Referring to FIG. 8, there is shown at 108 a sine wave representing an alternating current supplied to the coil 18 and identified by the legend I (coil 18). A sine wave 110 shows the variation in reluctance of probe 14 due to the presence of the exciting current 108. It will be understood that the reluctance of the probe 14 is at a minimum value when the current in coil 18 is zero, and has a maximum value whenever the current in coil 18 is at a maximum. Since the current in coil 18 passes through zero twice on each cycle, and has positive and negative peaks on each cycle, the reluctance has two negative peaks during each cycle of the coil current, those negative peaks corresponding to zero points of the coil current. Furthermore, the reluctance has two positive peaks, corresponding to the positive and negative peaks of the coil current. Consequently, the reluctance varies at a frequency twice that of the coil current. Curve 112 shows the variation of the magnetomotive force between the ends of the probe 14 as the pole passes across the transducer head 8. It may be seen that the magnetomotive force remains substantially zero until the pole crosses the gap 48, which occurs at a time 1 It is assumed that the record 90 moves from right to left as viewed in FIGS. 6 and 7. At the time 1 the pole 90f crosses the gap 48 and the magnetomotive force in probe 14 suddenly shifts from the zero condition shown in FIG. 6 to the positive condition shown in FIG. 7. The magnetomotive force remains at this positive value until the pole 90f crosses the gap 46, which occurs between times t and t whereupon the magnetomotive force crosses the probe and drops back to its zero value.
As explained above, under the conditions of FIG. 6, there is substantially no resultant flux in the core of coil 16, but, as shown at 114 in FIG. 8, as soon as the pole 98f crosses the gap 48, the flux threading the coil 16 assumes the sine wave pattern produced by the substantially constant magnetomotive force at 112 impressed across the sinusoidally varying reluctance shown at 110. The flux waves shown at 114 induce in the coil 16 an electromotive force shown at 116 in FIG. 8, which may be read as an output signal.
The curve 1180f FIG. 8 shows the variation of the magnetomotive force in probe 14 as a south pole crosses the upper end of that probe. It will be seen that the curve 118 is similar to the curve 112, except that the polarity of the magnetomotive force is reversed. The magnetomotive force shown at 118 produces in the coil 16, a flux variation as shown at 120. It may be observed that this flux variation is similar to that shown at 114, except that it is 180 out of phase. The flux wave shown at 120 is effective to induce in the coil 16 an electromotive force shown at 122, which is similar to that shown at 116, except that it is out of phase.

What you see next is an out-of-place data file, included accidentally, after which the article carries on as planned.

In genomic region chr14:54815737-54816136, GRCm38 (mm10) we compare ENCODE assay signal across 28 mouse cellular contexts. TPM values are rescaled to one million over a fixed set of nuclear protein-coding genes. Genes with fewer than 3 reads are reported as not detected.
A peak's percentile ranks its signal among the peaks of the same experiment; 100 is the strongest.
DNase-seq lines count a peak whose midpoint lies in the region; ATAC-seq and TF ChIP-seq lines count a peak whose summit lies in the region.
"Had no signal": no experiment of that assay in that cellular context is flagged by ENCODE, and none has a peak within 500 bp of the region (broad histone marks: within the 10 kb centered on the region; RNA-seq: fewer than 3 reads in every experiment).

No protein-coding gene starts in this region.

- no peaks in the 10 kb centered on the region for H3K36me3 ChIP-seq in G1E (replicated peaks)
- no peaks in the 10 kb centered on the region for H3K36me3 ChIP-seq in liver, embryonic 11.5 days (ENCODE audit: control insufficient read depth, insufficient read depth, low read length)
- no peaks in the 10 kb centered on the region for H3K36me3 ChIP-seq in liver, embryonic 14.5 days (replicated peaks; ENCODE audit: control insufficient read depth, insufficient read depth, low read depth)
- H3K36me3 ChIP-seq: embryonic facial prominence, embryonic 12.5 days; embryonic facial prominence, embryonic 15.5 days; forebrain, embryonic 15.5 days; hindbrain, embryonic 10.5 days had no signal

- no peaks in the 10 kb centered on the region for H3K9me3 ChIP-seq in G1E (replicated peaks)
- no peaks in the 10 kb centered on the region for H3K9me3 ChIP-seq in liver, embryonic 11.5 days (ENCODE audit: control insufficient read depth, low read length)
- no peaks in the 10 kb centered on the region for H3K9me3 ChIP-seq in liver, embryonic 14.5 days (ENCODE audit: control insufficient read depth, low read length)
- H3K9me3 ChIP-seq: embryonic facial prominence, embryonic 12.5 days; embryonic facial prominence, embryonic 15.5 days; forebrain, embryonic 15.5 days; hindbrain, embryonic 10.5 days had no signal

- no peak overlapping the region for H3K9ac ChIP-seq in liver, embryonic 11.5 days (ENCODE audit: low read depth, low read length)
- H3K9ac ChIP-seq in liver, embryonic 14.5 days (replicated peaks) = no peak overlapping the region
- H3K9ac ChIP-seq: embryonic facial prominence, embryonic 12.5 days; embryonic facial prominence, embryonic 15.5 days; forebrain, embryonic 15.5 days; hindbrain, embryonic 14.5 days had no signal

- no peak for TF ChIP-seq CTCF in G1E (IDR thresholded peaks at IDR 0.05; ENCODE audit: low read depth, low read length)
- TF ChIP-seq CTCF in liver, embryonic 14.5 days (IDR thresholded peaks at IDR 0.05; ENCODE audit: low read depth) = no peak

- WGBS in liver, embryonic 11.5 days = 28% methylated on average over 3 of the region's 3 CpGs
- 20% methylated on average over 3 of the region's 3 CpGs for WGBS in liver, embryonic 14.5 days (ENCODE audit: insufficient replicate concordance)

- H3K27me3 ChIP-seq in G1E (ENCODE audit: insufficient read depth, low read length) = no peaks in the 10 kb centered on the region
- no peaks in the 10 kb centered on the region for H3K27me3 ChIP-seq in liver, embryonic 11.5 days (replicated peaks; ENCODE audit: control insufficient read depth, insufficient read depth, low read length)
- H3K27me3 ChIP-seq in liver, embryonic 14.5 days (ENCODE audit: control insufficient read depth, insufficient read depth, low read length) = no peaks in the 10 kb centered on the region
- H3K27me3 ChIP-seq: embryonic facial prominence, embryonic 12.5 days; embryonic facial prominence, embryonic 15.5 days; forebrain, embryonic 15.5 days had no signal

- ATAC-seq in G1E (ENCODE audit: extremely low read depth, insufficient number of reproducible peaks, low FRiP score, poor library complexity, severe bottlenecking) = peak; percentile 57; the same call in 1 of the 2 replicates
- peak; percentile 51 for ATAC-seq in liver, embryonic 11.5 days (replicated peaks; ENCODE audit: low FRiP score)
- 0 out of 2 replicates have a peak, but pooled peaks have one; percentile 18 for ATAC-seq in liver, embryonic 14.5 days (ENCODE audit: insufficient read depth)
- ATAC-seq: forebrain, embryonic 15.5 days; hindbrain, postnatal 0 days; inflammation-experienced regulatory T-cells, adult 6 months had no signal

When reading a magnetic record formed in accordance with the NRZI system described above, each pole, whether north or south, has the same significance, namely a binary 1, while the absence of a pole indicates a binary 0. When reading a magnetic record formed in accordance with this system, the phase of the output signal is unimportant, and need not be detected.
When reading a record produced according to some other systems, magnetization of the record in one longitudinal direction is recorded as a binary 0, while magnetization in the opposite direction is recorded as a binary 1. In such a system, a pole of one polarity in the record represents the leading edge of a binary 1, while a pole of the opposite polarity represents the trailing edge. In such a system, the reading of the phase of the output signals is of utmost importance, in order to determine which are the leading and which are the trailing edges of the binary 1. This can be readily done when employing apparatus in accordance with the present invention, by supplying a phase discriminator in the detector connected to the terminals of the coil 16.
The flux paths illustrated in FIGS. 6 and 7 are applicable to the transducer head of FIG. 3 as well as to the transducer head of FIG. 1. It should be noted that when the flux paths 94 and 96 are effective, as in FIG. 6, the fluxes in the outer legs 68 and 70 of the transducer 60 of FIG. 3 are in opposite directions. The coils 78 and 80 of FIG. 3 are wound so that when flux is passing through them in the same direction, the electromotive forces induced therein add, but when the fluxes passing through them are in opposite directions, the induced electromotive forces oppose each other. Consequently, no signal will appear across the series connected coils 78 and 81 when a pole is in a position shown in FIG. 6, but a substantial signal will appear when a pole is in the position shown in FIG. 7. Furthermore, the exciting coil 88 has substantially no effect on the flux passing along the path 96 of FIG. 6, so that there would be no signal component of the carrier frequency appearing across the input of the amplifier 82. On the other hand, when the pole 90 is in the position shown in FIG. 7, the flux in the two coils 78 and 811 is modulated by the carrier frequency, so that the signal appearing at the input of amplifier 82 passes through the filter 84 to the detector 86. As mentioned above, the detector 86 may include a phase discriminator in those instances where the system of recording used renders the phase discrimination significant.